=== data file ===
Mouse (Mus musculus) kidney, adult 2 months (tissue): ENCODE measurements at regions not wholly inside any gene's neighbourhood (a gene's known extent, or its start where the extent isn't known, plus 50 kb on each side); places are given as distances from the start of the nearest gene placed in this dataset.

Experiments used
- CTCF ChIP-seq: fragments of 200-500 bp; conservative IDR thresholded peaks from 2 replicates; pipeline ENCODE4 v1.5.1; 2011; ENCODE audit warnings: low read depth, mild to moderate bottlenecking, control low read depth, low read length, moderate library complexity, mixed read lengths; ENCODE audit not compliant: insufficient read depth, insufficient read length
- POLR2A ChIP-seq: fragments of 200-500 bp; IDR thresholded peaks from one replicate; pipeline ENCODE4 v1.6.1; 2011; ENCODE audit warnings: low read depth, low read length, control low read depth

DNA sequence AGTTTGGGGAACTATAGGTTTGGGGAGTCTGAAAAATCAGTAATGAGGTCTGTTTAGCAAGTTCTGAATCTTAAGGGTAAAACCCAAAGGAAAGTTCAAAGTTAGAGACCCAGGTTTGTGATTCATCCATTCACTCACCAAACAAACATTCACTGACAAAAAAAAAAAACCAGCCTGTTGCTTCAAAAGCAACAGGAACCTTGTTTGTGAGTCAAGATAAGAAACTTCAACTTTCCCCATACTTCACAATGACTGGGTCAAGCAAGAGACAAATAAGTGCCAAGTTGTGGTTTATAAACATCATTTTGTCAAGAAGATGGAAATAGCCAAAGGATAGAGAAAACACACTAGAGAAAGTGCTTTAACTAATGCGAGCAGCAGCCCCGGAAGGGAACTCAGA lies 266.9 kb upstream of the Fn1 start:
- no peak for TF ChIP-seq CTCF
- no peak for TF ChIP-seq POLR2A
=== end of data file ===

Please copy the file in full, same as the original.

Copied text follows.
Mouse (Mus musculus) kidney, adult 2 months (tissue): ENCODE measurements at regions not wholly inside any gene's neighbourhood (a gene's known extent, or its start where the extent isn't known, plus 50 kb on each side); places are given as distances from the start of the nearest gene placed in this dataset.

Experiments used
- CTCF ChIP-seq: fragments of 200-500 bp; conservative IDR thresholded peaks from 2 replicates; pipeline ENCODE4 v1.5.1; 2011; ENCODE audit warnings: low read depth, mild to moderate bottlenecking, control low read depth, low read length, moderate library complexity, mixed read lengths; ENCODE audit not compliant: insufficient read depth, insufficient read length
- POLR2A ChIP-seq: fragments of 200-500 bp; IDR thresholded peaks from one replicate; pipeline ENCODE4 v1.6.1; 2011; ENCODE audit warnings: low read depth, low read length, control low read depth

DNA sequence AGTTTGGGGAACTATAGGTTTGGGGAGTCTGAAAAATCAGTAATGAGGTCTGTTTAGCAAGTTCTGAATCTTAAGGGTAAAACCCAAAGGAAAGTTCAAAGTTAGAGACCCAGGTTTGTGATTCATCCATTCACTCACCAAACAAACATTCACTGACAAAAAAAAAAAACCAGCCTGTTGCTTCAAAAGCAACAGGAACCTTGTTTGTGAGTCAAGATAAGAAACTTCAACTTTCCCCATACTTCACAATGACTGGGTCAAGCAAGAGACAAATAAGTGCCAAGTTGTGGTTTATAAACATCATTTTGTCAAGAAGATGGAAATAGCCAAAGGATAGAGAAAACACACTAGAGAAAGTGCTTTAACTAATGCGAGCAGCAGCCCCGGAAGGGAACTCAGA lies 266.9 kb upstream of the Fn1 start:
- no peak for TF ChIP-seq CTCF
- no peak for TF ChIP-seq POLR2A